No, cross bikes are not the most comfortable of bikes. I train on mine but when I do the same circuits on my MTB I feel a lot less battered after.

    Really? Mine's a comfortable machine, almost in the same league my the road bike, though the beefy tyres make riding on tarmac a bit of a slog. Can't say I've noticed any excessive stiffness (though it does have an ovalised down tube to keep the flex down), whilst the Sintema carbon fork makes things a little easier at the front end. Mind you, it is steel - maybe alloy ones are a bit harsher? As for the comment about 30-minute races with lots of carrying, I'd like to know, as a veteran of umpteen 1hr.-ish events spent mostly on the bike, where that poster was competing too!

    David
    "It is not enough merely to win; others must lose." - Gore Vidal
  • jpembrokejpembroke Posts: 2,569
    Probably didn't explain myself very well there. I was comparing the relative comforts of my cross bike with my hardtail MTB over rough terrain. My cross bike is certainly comfortable on road (perhaps more so than my road bike), and on hardpack trails and grass, but once things get rough one does get shaken up a bit. Mind you, perhaps I take it on to terrain that it's not really suited to.
    I'm only concerned with looking concerned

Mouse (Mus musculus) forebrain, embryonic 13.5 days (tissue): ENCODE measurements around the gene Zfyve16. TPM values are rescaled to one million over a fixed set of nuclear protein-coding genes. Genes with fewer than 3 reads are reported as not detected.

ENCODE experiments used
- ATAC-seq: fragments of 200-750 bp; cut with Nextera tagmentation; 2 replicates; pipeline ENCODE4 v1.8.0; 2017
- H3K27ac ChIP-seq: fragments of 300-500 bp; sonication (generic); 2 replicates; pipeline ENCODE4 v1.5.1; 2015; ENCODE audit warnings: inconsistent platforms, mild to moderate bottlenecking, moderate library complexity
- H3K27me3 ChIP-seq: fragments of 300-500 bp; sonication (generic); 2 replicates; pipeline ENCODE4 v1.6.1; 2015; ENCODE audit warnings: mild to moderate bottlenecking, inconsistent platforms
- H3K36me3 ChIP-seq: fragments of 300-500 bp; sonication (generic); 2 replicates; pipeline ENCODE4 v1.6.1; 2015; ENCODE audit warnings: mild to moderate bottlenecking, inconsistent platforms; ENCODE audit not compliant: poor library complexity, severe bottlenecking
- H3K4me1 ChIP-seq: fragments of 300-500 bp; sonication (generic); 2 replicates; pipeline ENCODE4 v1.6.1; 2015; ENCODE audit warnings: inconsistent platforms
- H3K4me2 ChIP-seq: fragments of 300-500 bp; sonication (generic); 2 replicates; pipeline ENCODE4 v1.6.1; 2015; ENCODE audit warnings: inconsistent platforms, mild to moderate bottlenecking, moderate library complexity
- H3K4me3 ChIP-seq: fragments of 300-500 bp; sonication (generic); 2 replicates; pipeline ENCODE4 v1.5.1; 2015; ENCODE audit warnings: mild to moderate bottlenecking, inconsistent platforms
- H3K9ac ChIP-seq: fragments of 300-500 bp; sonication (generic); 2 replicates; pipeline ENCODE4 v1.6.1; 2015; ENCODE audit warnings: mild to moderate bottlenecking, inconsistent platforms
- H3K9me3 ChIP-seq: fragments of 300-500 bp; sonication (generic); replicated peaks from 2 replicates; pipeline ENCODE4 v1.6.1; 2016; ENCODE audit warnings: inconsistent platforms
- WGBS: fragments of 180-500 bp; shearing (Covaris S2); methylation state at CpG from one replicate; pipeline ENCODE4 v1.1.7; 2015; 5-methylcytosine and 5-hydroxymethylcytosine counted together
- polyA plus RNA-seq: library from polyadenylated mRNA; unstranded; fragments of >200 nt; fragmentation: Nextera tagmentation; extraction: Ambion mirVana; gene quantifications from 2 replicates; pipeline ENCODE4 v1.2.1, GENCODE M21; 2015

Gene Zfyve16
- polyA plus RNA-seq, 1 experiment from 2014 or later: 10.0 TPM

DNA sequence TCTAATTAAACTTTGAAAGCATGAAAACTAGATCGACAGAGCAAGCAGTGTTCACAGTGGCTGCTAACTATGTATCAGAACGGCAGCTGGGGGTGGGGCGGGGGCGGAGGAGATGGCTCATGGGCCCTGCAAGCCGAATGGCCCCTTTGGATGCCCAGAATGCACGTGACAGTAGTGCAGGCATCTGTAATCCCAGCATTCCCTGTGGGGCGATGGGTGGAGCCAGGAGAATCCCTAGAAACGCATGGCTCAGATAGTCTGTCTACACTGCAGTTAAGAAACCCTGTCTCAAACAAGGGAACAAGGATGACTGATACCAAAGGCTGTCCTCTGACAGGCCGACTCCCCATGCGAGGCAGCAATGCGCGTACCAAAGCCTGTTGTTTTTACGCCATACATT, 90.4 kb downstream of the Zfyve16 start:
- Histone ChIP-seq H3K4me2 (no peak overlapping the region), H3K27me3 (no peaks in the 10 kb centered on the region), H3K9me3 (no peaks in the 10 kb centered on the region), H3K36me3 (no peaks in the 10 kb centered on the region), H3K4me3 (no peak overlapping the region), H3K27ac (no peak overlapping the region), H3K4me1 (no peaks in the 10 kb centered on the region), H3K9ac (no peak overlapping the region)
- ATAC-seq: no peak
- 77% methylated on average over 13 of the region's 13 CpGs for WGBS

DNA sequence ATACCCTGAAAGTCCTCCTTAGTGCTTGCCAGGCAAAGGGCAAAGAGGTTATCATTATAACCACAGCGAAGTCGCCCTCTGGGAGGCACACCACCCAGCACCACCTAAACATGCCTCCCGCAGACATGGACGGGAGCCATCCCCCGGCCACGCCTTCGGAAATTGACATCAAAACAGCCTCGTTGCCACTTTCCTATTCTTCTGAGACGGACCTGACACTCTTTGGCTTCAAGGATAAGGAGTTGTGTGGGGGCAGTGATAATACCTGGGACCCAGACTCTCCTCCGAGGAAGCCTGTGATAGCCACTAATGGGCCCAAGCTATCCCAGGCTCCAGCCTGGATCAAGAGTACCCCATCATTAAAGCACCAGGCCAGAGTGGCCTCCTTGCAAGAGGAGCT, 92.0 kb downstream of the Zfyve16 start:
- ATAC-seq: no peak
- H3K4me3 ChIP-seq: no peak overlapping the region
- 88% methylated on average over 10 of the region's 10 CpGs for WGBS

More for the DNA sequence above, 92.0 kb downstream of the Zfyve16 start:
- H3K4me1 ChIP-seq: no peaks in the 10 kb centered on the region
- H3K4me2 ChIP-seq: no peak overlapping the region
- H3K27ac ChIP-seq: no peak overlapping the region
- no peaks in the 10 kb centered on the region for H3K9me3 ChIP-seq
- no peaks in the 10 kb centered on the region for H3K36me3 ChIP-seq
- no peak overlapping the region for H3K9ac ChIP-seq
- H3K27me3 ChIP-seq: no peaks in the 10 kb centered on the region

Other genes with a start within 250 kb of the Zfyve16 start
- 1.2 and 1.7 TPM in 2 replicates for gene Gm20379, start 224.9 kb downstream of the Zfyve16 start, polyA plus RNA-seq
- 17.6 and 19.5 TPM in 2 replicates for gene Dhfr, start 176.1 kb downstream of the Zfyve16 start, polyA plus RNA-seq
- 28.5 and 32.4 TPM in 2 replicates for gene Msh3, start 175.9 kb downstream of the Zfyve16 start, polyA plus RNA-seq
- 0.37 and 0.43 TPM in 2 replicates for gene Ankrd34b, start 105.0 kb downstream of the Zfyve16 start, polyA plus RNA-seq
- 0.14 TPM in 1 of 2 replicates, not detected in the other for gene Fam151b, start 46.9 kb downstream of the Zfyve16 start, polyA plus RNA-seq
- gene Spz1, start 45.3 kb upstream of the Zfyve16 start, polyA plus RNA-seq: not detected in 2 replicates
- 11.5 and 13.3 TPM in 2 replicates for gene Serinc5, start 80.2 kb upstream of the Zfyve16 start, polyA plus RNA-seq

• Yeah, OK, I was exaggerating about the time. But one hour still isn't four hours, or six hours, or whatever.

    But it isn't proper cyclocross if you're not carrying your bike, is it? That's the iconic image of 'cross, no? Some mud-splattered geezer with his bike on his shoulder ;)
  • DavidBelcherDavidBelcher Posts: 2,684
    Yeah, OK, I was exaggerating about the time. But one hour still isn't four hours, or six hours, or whatever.

    But it isn't proper cyclocross if you're not carrying your bike, is it? That's the iconic image of 'cross, no? Some mud-splattered geezer with his bike on his shoulder ;)

    In a really tough race, 1 hour often seems like 4 or 6 hours! :(
    As for the iconic image, it's the 'mud-splattered' bit that's important! Finish a race as clean as a whistle and either (a) you haven't really been trying or (b) there's something funny going on with the weather. :wink:

    David
    "It is not enough merely to win; others must lose." - Gore Vidal
  • jpembrokejpembroke Posts: 2,569

    In a really tough race, 1 hour often seems like 4 or 6 hours! :(

    David

    You got that right
    I'm only concerned with looking concerned
  • acorn_useracorn_user Posts: 1,137
    As for the iconic image, it's the 'mud-splattered' bit that's important! Finish a race as clean as a whistle and either (a) you haven't really been trying or (b) there's something funny going on with the weather. :wink:

    David

    B for me. Virginia autumns and winters are often quite dry. Races sometimes get cancelled if it is wet, because the council doesn't want us ripping up their turf. Our races (which have separate A, B, C, Masters, Juniors and Womens categories) last between 30 minutes and one hour, depending on the category. Do races in the UK not offer categories?!